The second day of the road trip for Gophers athletics included a stop in the childhood community of Don Lucia.

The hockey hotbeds of Grand Rapids and Coleraine were likely interested in the future of the Gophers, who were national runners-up. School is over and the student-athletes will be scattering back to their homes without any announcement of players leaving early for professional hockey.

The idea that the team remains intact this late in the spring, and more than a month after a 7-4 loss to Union in the national championship game, should be viewed as positive by Lucia, the Gophers head coach. If nobody leaves early, the majority of last season’s 28-7-6 team will be back, although four of the five departing seniors were regulars.

“It’d be nice if everyone could come back for another year,” defenseman Brady Skjei said. “If we get everyone back and make another run, that’d be awesome. That’s one thing I’d like to do, and that could affect my decision.”

Skjei, who will be a junior next season and was a 2012 first-round draft pick of the New York Rangers, is one of a handful of Gophers considering the option to turn pro. Three All-Americas are set to return — forward Kyle Rau, who will be a senior, and rising juniors Mike Reilly, a defenseman, and goalie Adam Wilcox.

Rau, a 2011 third-round draft pick by the Florida Panthers, led the team with 40 points. Wilcox, a 2011 sixth-round draft pick by the Tampa Bay Lightning, was a Hobey Baker and Mike Richter Award finalist, and finished with a .932 save percentage and 1.97 goals-against average.

Reilly, who finished with 33 points and was a 2011 fourth-round pick by the Columbus Blue Jackets, is thought to be the most interested in moving on. However, Reilly said earlier this year that playing with his twin brothers and Gophers teammates, Connor and Ryan, could sway his decision to stay.

Talk among the team is that Wilcox is confident he’ll return. His departure would leave the biggest hole in the Gophers lineup.

Hudson Fasching, who had a strong freshman season as a first-line winger, had his rights traded from Los Angeles to rebuilding Buffalo, and has NHL size. The belief is that the Sabres would let him develop at least one more season with the Gophers.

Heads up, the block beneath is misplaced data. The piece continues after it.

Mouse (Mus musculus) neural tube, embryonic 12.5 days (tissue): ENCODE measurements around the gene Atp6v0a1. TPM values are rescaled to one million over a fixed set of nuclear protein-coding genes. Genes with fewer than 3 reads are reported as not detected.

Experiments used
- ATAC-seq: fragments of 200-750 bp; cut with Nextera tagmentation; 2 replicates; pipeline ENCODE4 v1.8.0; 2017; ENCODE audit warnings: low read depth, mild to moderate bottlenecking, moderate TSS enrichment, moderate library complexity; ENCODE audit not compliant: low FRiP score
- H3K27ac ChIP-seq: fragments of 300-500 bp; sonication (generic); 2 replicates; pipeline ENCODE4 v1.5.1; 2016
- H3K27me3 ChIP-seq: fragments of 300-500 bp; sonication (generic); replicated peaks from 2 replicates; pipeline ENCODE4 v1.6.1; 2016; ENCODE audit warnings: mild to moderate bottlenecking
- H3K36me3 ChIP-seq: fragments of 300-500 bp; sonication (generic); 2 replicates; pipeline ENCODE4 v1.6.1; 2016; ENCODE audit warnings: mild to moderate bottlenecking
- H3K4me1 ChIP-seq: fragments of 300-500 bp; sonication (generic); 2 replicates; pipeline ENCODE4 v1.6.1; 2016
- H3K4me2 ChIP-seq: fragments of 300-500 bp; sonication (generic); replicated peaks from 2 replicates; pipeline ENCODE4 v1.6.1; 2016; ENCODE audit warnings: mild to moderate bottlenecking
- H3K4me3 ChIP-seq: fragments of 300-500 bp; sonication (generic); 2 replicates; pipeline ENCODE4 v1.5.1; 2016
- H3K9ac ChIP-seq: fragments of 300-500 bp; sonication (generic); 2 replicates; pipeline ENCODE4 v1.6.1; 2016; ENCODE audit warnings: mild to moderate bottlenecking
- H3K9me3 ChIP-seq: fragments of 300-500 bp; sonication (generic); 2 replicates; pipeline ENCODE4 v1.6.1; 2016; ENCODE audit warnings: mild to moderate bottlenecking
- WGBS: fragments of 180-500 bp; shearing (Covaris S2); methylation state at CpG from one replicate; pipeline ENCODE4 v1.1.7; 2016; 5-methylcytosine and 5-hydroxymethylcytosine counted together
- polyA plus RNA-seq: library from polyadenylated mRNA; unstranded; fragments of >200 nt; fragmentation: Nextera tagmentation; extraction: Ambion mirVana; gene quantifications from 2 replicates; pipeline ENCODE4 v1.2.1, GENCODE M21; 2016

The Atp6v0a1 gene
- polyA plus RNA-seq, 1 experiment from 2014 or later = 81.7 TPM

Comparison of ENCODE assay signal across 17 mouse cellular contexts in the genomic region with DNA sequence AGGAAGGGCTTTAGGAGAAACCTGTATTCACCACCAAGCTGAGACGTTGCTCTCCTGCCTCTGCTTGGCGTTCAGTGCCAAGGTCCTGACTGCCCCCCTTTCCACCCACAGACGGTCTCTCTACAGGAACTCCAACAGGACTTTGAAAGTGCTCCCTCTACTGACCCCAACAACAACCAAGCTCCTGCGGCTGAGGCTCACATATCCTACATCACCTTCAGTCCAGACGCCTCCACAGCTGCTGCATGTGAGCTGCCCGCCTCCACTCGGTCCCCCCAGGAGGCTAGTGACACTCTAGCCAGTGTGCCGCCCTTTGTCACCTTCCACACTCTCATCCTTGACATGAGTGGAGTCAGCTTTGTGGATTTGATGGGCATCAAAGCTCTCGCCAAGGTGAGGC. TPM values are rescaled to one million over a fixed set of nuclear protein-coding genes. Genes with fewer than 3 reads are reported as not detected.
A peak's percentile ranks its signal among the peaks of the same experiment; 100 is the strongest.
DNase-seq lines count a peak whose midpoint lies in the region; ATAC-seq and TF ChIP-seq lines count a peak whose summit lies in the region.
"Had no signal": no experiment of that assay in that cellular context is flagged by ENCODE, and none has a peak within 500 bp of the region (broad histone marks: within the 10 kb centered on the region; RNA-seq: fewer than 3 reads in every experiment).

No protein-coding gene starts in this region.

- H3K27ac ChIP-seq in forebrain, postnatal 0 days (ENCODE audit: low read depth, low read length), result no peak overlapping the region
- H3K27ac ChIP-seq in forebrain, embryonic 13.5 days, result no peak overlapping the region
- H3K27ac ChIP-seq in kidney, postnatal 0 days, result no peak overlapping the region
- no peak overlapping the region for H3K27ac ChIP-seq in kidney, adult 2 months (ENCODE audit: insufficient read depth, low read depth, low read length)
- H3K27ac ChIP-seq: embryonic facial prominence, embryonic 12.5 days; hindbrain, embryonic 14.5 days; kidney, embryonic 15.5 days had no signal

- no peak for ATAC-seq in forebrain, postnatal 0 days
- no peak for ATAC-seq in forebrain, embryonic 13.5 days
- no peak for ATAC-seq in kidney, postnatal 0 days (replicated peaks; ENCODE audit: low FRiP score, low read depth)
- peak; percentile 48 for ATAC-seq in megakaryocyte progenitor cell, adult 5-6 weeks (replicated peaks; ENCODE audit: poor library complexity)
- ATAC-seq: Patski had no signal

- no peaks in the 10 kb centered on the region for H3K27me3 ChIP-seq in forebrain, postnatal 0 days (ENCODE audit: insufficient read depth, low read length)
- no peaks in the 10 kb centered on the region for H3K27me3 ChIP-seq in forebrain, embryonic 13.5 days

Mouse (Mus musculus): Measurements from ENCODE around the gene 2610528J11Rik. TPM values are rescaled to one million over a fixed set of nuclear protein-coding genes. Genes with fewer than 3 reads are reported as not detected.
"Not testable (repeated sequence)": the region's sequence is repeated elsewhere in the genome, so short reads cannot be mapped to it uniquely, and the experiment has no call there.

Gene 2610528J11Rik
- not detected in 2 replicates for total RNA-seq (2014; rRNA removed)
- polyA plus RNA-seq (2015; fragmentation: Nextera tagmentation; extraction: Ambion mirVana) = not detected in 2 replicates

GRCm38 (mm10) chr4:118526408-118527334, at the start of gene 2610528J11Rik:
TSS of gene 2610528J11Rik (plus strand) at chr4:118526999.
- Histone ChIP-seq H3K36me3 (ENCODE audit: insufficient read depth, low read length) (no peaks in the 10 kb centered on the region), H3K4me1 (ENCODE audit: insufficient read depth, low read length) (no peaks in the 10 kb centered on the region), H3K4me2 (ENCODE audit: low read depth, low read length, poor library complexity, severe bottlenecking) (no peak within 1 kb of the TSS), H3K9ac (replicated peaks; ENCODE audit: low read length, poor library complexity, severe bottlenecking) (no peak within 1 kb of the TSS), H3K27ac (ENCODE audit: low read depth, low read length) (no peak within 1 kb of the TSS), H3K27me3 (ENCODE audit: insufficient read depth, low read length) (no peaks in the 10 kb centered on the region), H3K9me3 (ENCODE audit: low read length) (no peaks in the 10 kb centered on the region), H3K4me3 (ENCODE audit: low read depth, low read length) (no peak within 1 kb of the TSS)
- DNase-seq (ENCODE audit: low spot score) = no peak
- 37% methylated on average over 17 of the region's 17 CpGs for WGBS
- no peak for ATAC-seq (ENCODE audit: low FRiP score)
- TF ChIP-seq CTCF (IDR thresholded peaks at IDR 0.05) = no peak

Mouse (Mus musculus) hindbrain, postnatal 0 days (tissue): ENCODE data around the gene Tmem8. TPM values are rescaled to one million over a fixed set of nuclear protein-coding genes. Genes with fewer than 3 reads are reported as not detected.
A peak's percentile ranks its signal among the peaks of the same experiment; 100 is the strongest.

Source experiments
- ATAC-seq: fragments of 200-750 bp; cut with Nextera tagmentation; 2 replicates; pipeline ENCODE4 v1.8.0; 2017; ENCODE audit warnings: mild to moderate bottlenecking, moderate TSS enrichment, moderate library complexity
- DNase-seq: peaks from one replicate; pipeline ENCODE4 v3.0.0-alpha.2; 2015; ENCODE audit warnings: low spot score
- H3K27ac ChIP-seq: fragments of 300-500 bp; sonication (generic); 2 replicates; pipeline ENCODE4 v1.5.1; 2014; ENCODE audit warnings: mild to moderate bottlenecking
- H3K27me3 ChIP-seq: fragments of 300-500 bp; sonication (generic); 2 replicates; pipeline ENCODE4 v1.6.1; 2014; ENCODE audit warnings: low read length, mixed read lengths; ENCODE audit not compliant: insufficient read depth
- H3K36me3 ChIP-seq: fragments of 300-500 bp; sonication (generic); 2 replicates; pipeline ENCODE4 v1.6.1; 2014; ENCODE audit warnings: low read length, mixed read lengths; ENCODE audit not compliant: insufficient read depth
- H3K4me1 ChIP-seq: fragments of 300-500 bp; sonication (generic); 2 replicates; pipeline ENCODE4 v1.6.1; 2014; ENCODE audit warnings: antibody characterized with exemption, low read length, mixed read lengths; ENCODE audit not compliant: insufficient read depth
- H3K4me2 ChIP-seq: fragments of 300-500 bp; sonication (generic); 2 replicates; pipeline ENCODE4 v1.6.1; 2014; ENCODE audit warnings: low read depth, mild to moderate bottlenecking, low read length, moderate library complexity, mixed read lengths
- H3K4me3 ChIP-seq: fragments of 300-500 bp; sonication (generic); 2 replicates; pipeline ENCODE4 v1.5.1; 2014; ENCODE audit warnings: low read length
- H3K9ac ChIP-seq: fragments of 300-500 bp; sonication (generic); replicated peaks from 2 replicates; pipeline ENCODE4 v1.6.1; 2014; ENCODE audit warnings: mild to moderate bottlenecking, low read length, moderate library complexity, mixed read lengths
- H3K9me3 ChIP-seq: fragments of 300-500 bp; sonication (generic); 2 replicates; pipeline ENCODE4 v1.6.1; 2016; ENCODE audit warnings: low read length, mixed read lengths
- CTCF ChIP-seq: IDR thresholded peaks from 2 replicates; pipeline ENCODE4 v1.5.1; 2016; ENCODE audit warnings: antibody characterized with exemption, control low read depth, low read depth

“No one has left yet, which is important,” Rau said. “There’s no pressure between the guys to make a decision. The guys know the goal here is to play at the next level. … I’m not trying to set a deadline or anything, it’s a big decision. I don’t want to rush into anything, and you don’t want to keep everyone waiting.”

Players can sign any time; there is no “summer deadline.” But clearly Lucia would like to know sooner than later.

Following last season, the Gophers lost non-seniors Erik Haula, Nick Bjugstad, Nate Schmidt, Mark Alt and Zach Budish to pro hockey. Haula (Wild), Bjugstad (Florida) and Schmidt (Washington) ended up in the NHL.

The Gophers considering an early departure have already addressed their intentions with Lucia, but he wouldn’t name the individuals. Late in the season, Lucia said he didn’t think anyone had made significant strides in proving he was ready for the next level.

Senior forwards Nate Condon and Tom Serratore, defensemen Justin Holl and Jake Parenteau and backup goaltender Michael Shibrowski will be replaced by an impressive incoming recruiting class.

Swedish recruits Leon Bristedt and Robin Höglund are among the forwards likely to fill the holes. Ryan Collins (Bloomington), Jack Glover (Golden Valley) and Steve Johnson (Excelsior) are among the top recruits in the country at defenseman. Goaltender Nick Lehr (Roseville) should compete for the backup role to Wilcox. The Gophers have other players who have committed for the future and would play junior hockey next season if no other spots open; included in that group is Chanhassen forward Jack Ramsey, who signed a letter of intent last fall.

Lucia expects to have a clearer picture of who will remain by the end of May and will start extending invitations to fill holes in early June should players leave early.

“I really enjoyed this year’s team. It was fun. If everyone chooses to come back it would be a whole different team,” Lucia said, referring to the experience gained. “I always tell the kids, [make a decision] with both feet in. If you stay, that’s great, we want you. If you choose to take the next step, it is a business and you’re an asset.”